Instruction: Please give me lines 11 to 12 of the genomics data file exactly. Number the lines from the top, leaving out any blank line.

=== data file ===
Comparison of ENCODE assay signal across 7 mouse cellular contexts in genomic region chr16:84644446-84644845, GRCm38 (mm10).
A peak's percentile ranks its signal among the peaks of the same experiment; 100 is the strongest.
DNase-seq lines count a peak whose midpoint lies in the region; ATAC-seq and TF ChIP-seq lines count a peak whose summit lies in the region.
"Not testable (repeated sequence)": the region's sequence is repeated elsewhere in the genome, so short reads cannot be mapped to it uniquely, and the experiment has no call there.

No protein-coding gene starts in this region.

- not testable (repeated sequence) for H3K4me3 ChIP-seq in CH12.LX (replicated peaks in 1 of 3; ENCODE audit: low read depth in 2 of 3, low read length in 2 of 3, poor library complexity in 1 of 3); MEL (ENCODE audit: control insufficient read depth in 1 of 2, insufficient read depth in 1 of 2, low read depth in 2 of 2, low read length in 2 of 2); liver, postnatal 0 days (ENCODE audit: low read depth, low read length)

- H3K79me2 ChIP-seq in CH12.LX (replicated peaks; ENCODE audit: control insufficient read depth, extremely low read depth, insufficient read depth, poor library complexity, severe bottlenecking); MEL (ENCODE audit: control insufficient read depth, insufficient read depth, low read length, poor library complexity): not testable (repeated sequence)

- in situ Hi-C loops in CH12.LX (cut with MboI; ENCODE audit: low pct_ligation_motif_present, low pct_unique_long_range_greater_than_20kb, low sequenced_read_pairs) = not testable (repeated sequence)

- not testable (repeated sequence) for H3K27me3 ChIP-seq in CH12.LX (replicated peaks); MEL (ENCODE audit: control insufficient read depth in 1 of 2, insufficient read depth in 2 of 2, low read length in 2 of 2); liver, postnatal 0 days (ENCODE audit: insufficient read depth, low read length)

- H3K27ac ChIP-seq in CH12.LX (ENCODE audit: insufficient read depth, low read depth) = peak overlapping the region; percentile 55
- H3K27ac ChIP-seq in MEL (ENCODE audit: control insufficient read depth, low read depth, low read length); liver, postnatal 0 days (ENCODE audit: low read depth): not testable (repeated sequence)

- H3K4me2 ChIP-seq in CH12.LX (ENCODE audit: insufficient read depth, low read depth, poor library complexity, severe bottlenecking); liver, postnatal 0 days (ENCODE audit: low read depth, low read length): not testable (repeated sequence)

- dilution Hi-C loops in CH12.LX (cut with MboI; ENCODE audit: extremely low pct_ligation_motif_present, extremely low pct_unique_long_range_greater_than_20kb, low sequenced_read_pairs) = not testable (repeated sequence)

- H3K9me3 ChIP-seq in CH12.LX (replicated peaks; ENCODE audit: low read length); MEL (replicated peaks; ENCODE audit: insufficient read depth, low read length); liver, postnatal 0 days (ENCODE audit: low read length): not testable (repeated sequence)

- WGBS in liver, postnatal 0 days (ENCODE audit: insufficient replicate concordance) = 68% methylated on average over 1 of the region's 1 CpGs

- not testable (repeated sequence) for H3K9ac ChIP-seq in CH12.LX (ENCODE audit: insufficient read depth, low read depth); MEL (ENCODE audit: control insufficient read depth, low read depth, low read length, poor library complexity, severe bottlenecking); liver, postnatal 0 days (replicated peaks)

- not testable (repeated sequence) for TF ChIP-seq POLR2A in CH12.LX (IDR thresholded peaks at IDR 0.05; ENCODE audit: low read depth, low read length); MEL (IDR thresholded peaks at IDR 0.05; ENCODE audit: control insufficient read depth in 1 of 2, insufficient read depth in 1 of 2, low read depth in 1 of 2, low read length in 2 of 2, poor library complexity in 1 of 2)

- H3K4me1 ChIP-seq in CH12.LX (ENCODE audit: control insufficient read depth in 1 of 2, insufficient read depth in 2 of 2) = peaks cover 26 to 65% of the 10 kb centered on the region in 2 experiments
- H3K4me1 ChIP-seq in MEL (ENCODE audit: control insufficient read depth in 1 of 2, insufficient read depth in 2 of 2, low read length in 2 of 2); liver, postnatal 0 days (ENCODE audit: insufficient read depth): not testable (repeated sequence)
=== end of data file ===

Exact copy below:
- H3K27ac ChIP-seq in MEL (ENCODE audit: control insufficient read depth, low read depth, low read length); liver, postnatal 0 days (ENCODE audit: low read depth): not testable (repeated sequence)

- H3K4me2 ChIP-seq in CH12.LX (ENCODE audit: insufficient read depth, low read depth, poor library complexity, severe bottlenecking); liver, postnatal 0 days (ENCODE audit: low read depth, low read length): not testable (repeated sequence)